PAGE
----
Naira depreciates further in parallel market
MPC to maintain status quo -Analysts
By Babajide Komolafe
THE nation’s external reserves may rise above $36 billion by end of this week, even as the naira depreciates further in the parallel market.
Last week, the reserves rose for the third consecutive week, to $35.765 billion on Thursday May 21 from $35.034 billion on Thursday May 14, translating to week-on-week increase of $731 million.
The reserves have been rising since April 29, following the release of $3.4 billion to Nigeria by the International Monetary Fund, IMF, through its Rapid Finance Instrument, RFI, to support the country’s efforts against the COVID-19 pandemic.
As a result, the reserves, which lost $11.75 billion or 26 percent in 10 months from $45.175 billion on June 10 2019, commenced steady upward movement from $33.427 billion on April 29, gaining $2.338 billion or 6.9 percent in the three weeks ended Thursday May 21.
While this upward trend is expected to continue this week, lifting the reserves past the $36 billion mark, the highest level since March 17, analysts opined that impact of the IMF inflow on the reserves will be short term.
In this regard, analysts at Cordros Securities said: “We still hold the view that the RFI inflow will continue to provide short-term support for the external reserves. Nonetheless, we expect the currency market to remain largely volatile, especially in the parallel as the CBN’s suspension of foreign exchange sales to BDCs continues to create a backlog of unmet foreign exchange demand.”
Naira to depreciate further
Consequently, the naira is expected to further depreciate this week in the parallel market, thus maintaining downward trend for the fourth consecutive week.
Last week the naira depreciated by another N13 in the parallel market due to increased dollar scarcity following the suspension of dollar sales to BDCs by the CBN since March 26, 2020.
According to naijabdcs.com, the live exchange rate platform of the Association of Bureaux De Change Operators of Nigeria, ABCON, the parallel market exchange rate rose to N461 per dollar last week from N448 per dollar the previous week, translating to N13 depreciation of the naira. Consequently the naira has depreciated by N64 from N397 per dollar on March 26th when the CBN suspended dollar sales to BDCs.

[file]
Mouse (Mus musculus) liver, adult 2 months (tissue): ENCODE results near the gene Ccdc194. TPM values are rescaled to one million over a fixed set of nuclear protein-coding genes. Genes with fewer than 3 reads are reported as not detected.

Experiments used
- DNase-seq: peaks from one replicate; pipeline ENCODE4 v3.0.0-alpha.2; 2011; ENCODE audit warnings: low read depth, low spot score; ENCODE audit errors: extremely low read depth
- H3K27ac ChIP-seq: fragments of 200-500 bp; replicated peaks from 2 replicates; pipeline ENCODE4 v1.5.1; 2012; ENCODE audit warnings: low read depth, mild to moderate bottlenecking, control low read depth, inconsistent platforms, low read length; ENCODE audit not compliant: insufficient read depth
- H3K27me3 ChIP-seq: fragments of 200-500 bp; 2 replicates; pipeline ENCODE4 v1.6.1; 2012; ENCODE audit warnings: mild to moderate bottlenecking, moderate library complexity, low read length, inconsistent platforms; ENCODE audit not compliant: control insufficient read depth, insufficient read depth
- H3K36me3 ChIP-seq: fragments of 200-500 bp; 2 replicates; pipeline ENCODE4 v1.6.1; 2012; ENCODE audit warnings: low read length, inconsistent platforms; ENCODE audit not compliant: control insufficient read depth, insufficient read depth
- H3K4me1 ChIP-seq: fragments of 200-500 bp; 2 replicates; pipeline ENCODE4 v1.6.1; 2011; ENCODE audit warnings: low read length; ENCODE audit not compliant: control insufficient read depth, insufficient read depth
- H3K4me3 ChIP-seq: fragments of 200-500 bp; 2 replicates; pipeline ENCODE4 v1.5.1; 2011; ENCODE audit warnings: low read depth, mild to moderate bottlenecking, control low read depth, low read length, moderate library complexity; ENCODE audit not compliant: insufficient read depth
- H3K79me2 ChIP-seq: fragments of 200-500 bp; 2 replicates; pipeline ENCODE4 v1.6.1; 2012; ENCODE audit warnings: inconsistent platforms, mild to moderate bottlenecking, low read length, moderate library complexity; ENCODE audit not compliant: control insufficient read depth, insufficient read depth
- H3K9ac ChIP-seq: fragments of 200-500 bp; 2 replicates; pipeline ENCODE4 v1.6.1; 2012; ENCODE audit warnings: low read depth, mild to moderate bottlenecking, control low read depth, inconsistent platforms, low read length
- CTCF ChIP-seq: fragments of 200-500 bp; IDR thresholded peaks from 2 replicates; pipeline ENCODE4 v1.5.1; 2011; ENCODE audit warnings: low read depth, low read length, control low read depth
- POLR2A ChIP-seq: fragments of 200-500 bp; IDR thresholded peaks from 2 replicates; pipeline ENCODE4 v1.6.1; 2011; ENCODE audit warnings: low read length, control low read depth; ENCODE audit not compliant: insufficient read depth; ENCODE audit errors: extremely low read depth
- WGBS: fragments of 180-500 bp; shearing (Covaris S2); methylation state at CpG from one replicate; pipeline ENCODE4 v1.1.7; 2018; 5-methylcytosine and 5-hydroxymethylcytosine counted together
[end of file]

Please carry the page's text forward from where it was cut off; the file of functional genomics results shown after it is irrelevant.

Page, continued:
MPC to maintain status quo
Meanwhile, the Monetary Policy Committee, MPC, of the CBN is expected to retain its policy rates at the end of its meeting holding on Thursday this week.
Contrary to its decision in January when it raised the Cash Reserve Ratio, CRR, by 500 basis points to 27.5 percent, the MPC at the end of its last meeting in March left all its policy rates unchanged, citing “the need to address the unfolding unfavourable macroeconomic developments, rein in inflation, support growth and employment through the extant interventions and recent initiatives, check capital outflows and support external reserves accretion, and dampen pressure and ensure foreign exchange market stability.”
But in the their various projections on the outcome of the MPC meeting this week, analysts opined that given the continued rise in inflation rate, amidst COVID-19 induced slowdown in economic growth, weak external sector and fiscal position, the rational decision for the MPC is to leave its policy rates unchanged.
According to analysts at Financial Derivatives Company Limited, “At this meeting, the front burner issues will be how to maintain price stability in a COVID-19 situation, weak external position and slowing growth.
“Inflationary pressures are expected to persist in the coming months due to the combined effects of shortages and rising imported inflation as a result of the currency weakness. The most likely rationale decision to take by the MPC in the current market reality is to maintain status quo on all monetary parameters while evaluating the impact of excess liquidity in the market from intervention funds released.”
Analysts at Vetiva Capital Management also stated: “Taking the build-up in inflationary pressure into consideration, we expect the Monetary Policy Committee, MPC, of the Central Bank of Nigeria, CBN, to maintain its current monetary policy stance, amid a rise in external and fiscal risks.
“A rate cut could be counterproductive for inflation, amid a souring economic outlook, while a hike could undermine ongoing efforts to stimulate growth. We believe the CBN will be more focused on the transmission of its unconventional policies to the economy, rather than taking action.”
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